home home About us home Newsroom home 2012 home Spirits sales bounce back in July, up for three-month period Spirits sales bounce back in July, up for three-month period

OLYMPIA – September 10, 2012 – Washingtonians purchased more hard liquor in July and over the past three months than they did a year ago, the Washington State Department of Revenue reported today.

Sales by volume increased 15.4 percent over year-earlier sales in July after declining 9.4 percent for June and rising 26.6 percent in May.  Liter sales were up 10.7 percent for the three-month period.

A total of 10.6 million liters of spirits were purchased during May, June and July of 2012, compared to 9.5 million liters for the same period in 2011.  Sales hit $164.8 million compared to $138.9 million a year earlier.

Sales were up in May, the last month the state liquor stores operated, as consumers and especially bars and restaurants stocked up prior to privatization of liquor sales beginning June 1.  They dropped in June, presumably because of the inventories built up in May, but recovered in July as consumers if not businesses consumed their stockpiles.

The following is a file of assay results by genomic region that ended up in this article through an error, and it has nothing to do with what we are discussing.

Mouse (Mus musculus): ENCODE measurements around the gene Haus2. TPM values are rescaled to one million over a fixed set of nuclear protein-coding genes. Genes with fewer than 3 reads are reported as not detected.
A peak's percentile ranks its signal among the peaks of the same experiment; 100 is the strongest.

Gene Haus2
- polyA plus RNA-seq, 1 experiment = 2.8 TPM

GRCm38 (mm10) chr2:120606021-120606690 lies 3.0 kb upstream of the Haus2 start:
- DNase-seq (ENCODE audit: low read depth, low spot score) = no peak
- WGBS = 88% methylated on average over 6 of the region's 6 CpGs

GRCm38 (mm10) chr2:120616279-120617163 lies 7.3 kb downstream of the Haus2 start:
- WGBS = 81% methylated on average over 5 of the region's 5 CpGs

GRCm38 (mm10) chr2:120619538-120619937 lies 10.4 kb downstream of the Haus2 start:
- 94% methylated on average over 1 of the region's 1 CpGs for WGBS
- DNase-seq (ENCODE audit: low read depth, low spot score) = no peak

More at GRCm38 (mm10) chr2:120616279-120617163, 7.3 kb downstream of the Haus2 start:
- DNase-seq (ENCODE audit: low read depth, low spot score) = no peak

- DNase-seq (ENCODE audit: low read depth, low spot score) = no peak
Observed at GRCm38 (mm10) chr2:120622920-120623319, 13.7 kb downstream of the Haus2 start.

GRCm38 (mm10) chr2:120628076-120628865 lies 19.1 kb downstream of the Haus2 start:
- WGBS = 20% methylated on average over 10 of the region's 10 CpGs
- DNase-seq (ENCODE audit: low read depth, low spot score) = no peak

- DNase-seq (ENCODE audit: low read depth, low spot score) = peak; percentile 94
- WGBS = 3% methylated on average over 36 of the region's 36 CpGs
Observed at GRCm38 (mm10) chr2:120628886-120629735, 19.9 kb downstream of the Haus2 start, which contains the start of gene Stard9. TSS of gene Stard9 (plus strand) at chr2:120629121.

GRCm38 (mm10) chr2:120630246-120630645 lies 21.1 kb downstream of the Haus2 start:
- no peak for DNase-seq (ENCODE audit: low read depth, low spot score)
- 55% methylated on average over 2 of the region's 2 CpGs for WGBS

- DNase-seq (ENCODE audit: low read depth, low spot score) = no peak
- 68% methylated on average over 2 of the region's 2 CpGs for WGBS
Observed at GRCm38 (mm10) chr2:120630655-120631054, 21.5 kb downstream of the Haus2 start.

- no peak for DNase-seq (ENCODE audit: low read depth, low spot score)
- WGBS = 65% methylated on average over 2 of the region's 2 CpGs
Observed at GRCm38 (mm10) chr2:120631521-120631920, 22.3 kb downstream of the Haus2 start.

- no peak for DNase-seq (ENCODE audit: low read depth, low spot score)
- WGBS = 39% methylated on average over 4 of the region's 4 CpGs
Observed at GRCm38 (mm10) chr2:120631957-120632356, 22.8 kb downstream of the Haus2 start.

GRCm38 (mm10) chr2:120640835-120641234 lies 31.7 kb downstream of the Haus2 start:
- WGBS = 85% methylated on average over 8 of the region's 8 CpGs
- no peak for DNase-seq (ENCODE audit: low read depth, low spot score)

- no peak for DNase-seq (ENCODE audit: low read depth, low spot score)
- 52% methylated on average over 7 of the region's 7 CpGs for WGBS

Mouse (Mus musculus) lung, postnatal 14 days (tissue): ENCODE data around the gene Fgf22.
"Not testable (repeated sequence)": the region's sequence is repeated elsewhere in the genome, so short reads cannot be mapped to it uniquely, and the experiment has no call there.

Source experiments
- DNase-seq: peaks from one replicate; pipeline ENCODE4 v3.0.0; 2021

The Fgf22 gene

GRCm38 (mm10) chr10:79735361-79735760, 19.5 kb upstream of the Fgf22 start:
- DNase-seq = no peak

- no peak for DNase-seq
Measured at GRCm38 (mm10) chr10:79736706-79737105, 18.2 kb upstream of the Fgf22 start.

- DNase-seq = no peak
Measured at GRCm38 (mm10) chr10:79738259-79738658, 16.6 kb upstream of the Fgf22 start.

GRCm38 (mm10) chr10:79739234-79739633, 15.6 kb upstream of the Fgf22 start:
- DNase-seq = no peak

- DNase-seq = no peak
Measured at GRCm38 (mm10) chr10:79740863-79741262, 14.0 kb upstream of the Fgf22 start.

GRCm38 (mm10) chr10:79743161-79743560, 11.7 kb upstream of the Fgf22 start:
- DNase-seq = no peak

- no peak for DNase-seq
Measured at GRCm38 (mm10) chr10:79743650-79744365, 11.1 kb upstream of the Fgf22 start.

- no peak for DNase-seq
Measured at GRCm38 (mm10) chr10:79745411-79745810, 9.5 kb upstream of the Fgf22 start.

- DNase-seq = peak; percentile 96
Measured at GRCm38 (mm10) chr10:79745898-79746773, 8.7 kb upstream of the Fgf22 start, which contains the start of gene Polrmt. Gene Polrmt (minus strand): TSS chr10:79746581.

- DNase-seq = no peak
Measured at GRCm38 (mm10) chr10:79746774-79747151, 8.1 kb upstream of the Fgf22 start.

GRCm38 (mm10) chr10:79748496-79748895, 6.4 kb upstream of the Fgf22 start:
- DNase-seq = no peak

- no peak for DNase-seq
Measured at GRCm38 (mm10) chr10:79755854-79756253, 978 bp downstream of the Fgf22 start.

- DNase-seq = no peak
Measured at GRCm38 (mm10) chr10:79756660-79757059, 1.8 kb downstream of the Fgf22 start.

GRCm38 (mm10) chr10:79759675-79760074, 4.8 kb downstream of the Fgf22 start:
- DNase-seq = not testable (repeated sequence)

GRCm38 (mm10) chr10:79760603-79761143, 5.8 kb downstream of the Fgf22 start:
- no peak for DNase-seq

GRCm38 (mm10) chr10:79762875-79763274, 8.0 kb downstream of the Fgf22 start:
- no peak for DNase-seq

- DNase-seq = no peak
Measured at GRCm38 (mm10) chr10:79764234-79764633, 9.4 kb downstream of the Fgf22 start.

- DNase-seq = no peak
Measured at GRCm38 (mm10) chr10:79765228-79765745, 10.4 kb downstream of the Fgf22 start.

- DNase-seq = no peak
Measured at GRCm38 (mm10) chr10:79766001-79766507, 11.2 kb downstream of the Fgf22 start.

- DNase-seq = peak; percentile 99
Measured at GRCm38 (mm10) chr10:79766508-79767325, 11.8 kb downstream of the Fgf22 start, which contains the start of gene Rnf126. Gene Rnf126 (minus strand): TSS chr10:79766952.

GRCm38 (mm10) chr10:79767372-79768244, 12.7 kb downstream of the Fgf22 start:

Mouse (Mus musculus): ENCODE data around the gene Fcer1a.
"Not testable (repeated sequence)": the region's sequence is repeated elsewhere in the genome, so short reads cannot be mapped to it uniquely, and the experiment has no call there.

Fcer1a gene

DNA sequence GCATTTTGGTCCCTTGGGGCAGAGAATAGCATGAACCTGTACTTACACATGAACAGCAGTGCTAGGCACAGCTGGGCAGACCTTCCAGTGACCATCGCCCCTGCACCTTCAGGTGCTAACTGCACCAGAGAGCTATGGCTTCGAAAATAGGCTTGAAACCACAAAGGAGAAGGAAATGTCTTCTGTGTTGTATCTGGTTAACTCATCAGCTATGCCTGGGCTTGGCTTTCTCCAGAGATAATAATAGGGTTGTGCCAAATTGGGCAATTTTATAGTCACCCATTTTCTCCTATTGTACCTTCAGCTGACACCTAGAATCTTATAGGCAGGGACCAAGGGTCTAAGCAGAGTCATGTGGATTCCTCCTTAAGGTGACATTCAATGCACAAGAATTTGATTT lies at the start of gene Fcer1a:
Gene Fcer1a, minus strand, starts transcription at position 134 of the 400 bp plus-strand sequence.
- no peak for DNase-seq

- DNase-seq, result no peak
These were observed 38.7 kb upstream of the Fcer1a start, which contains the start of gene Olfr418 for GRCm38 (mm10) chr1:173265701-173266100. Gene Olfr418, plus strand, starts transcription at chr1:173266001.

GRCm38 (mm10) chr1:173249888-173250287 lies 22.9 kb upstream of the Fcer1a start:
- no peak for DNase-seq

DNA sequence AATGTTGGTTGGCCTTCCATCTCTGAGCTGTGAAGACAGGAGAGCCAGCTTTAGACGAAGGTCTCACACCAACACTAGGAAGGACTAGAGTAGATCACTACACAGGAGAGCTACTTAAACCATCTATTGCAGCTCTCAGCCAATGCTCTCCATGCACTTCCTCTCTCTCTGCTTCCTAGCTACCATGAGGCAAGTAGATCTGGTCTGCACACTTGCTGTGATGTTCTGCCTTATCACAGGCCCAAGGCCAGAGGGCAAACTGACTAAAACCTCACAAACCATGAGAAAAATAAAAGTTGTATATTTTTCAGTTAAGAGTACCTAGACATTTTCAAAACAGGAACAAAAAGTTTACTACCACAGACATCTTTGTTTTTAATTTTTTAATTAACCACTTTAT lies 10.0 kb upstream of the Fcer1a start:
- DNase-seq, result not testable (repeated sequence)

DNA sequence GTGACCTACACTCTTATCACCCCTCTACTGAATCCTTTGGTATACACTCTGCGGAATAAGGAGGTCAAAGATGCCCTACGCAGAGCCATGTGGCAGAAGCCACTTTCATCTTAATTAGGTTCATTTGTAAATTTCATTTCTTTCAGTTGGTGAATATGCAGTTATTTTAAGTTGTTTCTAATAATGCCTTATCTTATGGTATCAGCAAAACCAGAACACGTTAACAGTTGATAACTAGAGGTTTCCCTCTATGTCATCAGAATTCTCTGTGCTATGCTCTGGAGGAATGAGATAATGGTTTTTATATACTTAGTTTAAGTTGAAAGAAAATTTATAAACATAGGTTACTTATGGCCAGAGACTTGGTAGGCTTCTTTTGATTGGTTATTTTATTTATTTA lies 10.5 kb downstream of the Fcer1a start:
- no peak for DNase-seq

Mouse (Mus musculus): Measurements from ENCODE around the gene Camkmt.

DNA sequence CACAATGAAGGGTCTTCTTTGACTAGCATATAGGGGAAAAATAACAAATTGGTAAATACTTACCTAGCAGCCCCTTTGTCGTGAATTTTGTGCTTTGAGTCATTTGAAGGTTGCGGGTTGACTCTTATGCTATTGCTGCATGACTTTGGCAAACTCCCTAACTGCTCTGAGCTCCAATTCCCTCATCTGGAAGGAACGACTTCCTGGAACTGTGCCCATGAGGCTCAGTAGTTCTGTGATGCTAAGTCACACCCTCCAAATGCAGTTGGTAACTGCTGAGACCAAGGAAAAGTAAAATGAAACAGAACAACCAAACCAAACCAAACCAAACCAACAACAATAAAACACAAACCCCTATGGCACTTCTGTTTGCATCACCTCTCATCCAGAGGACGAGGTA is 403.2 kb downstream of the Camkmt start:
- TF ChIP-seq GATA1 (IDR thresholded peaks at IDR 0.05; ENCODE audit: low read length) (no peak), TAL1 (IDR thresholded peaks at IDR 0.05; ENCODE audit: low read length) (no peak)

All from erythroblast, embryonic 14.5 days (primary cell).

The following table indicates that restaurant and bar sales were still down in July because of the nearly 47 percent rise in purchases in May, but consumers purchased 21.1 percent more spirits in July after a 3 percent drop in June.

Percentage change liter sales in 2012 over 2011:

  May June July Three months
Retail (consumers) 19.6% -3.0% 21.1% 12.8%
Restaurants and bars 46.7% -27.4% -4.2% 4.4%
Total 26.6% -9.4% 15.4% 10.7%

The price paid for spirits continues to be higher than it was under the state system, although it moderated some in July.  The average price paid for spirits was up 16.2 percent in July compared to 17.2 percent in June.

Tax revenue was up 15 percent to $68 million during the three-month period in 2012. 

The stocking up of spirits in May, resulting decline in sales in June and then bounce back in July may suggest higher sales going forward, but it is too soon to tell what the ongoing change will be due to the privatization of spirit sales under Initiative 1183.  Spirits are more widely available under privatization, but prices are higher, and it’s possible the novelty of liquor in supermarkets may wear off and average prices may change, affecting sales.  More months of sales data will be needed to establish a trend.

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